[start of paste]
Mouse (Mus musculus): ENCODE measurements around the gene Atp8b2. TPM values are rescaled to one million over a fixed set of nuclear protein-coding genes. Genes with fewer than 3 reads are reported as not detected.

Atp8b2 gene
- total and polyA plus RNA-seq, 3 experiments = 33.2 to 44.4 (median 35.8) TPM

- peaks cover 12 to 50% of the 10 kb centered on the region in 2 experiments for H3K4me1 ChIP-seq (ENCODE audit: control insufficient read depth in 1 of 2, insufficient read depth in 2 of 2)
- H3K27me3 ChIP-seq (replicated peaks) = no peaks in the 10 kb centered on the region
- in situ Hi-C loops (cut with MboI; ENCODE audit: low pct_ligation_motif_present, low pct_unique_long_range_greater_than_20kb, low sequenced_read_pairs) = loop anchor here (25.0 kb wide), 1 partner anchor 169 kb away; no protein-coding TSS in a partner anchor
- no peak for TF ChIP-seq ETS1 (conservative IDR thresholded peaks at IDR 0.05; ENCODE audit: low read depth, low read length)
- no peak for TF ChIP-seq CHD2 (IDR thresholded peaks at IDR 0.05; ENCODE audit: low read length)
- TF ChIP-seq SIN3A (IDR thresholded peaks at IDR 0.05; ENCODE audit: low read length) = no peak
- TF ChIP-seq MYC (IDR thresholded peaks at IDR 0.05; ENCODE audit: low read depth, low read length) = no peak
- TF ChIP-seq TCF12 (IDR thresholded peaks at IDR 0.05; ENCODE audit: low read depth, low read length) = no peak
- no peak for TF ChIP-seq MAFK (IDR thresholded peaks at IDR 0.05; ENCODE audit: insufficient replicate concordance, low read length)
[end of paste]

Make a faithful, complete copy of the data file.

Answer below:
Mouse (Mus musculus): ENCODE measurements around the gene Atp8b2. TPM values are rescaled to one million over a fixed set of nuclear protein-coding genes. Genes with fewer than 3 reads are reported as not detected.

Atp8b2 gene
- total and polyA plus RNA-seq, 3 experiments = 33.2 to 44.4 (median 35.8) TPM

- peaks cover 12 to 50% of the 10 kb centered on the region in 2 experiments for H3K4me1 ChIP-seq (ENCODE audit: control insufficient read depth in 1 of 2, insufficient read depth in 2 of 2)
- H3K27me3 ChIP-seq (replicated peaks) = no peaks in the 10 kb centered on the region
- in situ Hi-C loops (cut with MboI; ENCODE audit: low pct_ligation_motif_present, low pct_unique_long_range_greater_than_20kb, low sequenced_read_pairs) = loop anchor here (25.0 kb wide), 1 partner anchor 169 kb away; no protein-coding TSS in a partner anchor
- no peak for TF ChIP-seq ETS1 (conservative IDR thresholded peaks at IDR 0.05; ENCODE audit: low read depth, low read length)
- no peak for TF ChIP-seq CHD2 (IDR thresholded peaks at IDR 0.05; ENCODE audit: low read length)
- TF ChIP-seq SIN3A (IDR thresholded peaks at IDR 0.05; ENCODE audit: low read length) = no peak
- TF ChIP-seq MYC (IDR thresholded peaks at IDR 0.05; ENCODE audit: low read depth, low read length) = no peak
- TF ChIP-seq TCF12 (IDR thresholded peaks at IDR 0.05; ENCODE audit: low read depth, low read length) = no peak
- no peak for TF ChIP-seq MAFK (IDR thresholded peaks at IDR 0.05; ENCODE audit: insufficient replicate concordance, low read length)